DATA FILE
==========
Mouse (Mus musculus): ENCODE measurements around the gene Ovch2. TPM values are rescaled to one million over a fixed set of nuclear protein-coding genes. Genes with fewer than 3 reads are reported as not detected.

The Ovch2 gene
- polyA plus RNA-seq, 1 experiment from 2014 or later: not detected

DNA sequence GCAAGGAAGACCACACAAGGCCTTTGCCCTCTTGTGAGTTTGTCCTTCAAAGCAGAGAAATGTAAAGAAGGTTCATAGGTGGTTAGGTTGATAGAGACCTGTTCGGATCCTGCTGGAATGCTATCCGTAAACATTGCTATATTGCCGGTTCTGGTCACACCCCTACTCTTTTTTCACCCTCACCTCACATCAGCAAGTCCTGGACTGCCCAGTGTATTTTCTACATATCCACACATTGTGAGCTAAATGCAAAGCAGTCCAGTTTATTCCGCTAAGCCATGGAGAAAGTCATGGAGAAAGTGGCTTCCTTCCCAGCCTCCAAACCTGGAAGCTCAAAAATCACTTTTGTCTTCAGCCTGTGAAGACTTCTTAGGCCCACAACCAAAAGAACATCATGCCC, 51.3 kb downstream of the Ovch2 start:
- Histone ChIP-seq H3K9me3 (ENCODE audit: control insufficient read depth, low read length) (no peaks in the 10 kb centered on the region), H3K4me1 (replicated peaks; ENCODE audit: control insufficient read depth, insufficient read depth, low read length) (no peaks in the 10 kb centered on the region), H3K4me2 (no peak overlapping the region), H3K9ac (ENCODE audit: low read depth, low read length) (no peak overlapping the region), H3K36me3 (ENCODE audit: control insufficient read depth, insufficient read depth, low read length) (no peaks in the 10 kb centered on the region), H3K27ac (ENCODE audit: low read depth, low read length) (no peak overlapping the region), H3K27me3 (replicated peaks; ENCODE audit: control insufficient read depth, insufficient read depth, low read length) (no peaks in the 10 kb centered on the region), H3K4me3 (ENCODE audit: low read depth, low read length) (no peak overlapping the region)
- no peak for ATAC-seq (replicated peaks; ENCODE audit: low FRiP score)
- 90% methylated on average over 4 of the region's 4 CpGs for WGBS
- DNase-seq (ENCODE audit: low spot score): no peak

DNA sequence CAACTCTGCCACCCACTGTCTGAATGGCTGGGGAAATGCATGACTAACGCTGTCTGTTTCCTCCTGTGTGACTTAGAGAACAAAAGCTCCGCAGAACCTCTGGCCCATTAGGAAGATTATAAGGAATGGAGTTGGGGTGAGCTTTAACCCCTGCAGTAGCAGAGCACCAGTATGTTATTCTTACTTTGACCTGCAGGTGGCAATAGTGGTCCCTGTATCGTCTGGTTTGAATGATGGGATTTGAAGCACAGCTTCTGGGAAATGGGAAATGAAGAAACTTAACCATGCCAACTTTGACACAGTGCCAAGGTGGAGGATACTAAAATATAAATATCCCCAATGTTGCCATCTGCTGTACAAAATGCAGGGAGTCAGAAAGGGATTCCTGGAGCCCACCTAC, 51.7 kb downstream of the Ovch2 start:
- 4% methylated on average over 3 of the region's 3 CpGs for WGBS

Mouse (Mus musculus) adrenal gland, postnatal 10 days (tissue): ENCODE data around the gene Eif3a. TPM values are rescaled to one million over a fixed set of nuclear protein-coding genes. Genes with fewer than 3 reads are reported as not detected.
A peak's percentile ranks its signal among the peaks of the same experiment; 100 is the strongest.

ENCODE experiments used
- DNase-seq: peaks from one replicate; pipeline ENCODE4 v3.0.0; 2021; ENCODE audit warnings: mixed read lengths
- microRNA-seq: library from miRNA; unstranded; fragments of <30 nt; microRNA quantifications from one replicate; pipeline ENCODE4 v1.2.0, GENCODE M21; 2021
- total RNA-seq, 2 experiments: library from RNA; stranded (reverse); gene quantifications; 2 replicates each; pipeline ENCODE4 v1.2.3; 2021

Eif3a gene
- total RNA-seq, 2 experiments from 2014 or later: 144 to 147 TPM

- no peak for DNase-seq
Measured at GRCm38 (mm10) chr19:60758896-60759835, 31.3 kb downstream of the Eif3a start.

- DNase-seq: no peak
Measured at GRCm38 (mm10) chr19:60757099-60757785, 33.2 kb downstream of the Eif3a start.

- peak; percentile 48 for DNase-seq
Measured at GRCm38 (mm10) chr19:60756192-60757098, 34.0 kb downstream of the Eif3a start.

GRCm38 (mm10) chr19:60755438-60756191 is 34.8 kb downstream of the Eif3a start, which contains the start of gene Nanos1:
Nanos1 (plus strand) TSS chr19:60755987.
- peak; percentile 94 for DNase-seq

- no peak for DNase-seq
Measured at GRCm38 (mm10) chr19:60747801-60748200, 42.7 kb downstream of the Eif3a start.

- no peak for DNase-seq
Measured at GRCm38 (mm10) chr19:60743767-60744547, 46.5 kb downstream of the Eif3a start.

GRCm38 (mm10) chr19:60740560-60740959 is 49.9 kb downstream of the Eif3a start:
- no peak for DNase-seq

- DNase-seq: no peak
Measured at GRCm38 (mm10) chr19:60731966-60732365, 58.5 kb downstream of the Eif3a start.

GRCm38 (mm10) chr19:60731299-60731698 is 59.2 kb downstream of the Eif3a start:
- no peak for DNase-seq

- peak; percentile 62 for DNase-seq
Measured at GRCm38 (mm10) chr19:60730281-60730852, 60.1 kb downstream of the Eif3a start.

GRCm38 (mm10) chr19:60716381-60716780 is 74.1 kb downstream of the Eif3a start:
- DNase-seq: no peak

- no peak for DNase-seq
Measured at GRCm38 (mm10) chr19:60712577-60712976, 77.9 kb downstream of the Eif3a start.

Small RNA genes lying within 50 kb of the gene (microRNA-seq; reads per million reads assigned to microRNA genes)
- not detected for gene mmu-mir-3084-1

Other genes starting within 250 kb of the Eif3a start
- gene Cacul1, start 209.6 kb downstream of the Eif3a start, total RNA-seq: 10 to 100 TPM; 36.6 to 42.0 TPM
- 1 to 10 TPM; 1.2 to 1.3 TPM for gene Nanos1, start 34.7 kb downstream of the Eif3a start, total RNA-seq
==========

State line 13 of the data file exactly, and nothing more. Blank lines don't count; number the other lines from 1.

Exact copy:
ENCODE experiments used